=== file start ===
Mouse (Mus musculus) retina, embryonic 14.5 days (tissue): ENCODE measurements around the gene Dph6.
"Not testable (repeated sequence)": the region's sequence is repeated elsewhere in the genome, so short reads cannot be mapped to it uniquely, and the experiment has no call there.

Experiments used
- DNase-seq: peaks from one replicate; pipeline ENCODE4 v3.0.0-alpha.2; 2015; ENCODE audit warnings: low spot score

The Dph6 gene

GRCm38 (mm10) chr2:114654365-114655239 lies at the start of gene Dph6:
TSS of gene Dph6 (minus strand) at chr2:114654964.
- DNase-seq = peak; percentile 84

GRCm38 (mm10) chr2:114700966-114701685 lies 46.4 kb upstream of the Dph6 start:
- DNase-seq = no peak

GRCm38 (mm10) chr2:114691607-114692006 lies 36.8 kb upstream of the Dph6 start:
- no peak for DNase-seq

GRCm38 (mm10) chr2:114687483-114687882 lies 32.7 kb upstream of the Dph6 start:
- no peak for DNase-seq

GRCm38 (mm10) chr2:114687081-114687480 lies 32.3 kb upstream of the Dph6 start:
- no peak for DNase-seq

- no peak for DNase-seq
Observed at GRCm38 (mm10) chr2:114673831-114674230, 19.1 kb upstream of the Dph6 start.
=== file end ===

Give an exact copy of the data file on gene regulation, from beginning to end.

Mouse (Mus musculus) retina, embryonic 14.5 days (tissue): ENCODE measurements around the gene Dph6.
"Not testable (repeated sequence)": the region's sequence is repeated elsewhere in the genome, so short reads cannot be mapped to it uniquely, and the experiment has no call there.

Experiments used
- DNase-seq: peaks from one replicate; pipeline ENCODE4 v3.0.0-alpha.2; 2015; ENCODE audit warnings: low spot score

The Dph6 gene

GRCm38 (mm10) chr2:114654365-114655239 lies at the start of gene Dph6:
TSS of gene Dph6 (minus strand) at chr2:114654964.
- DNase-seq = peak; percentile 84

GRCm38 (mm10) chr2:114700966-114701685 lies 46.4 kb upstream of the Dph6 start:
- DNase-seq = no peak

GRCm38 (mm10) chr2:114691607-114692006 lies 36.8 kb upstream of the Dph6 start:
- no peak for DNase-seq

GRCm38 (mm10) chr2:114687483-114687882 lies 32.7 kb upstream of the Dph6 start:
- no peak for DNase-seq

GRCm38 (mm10) chr2:114687081-114687480 lies 32.3 kb upstream of the Dph6 start:
- no peak for DNase-seq

- no peak for DNase-seq
Observed at GRCm38 (mm10) chr2:114673831-114674230, 19.1 kb upstream of the Dph6 start.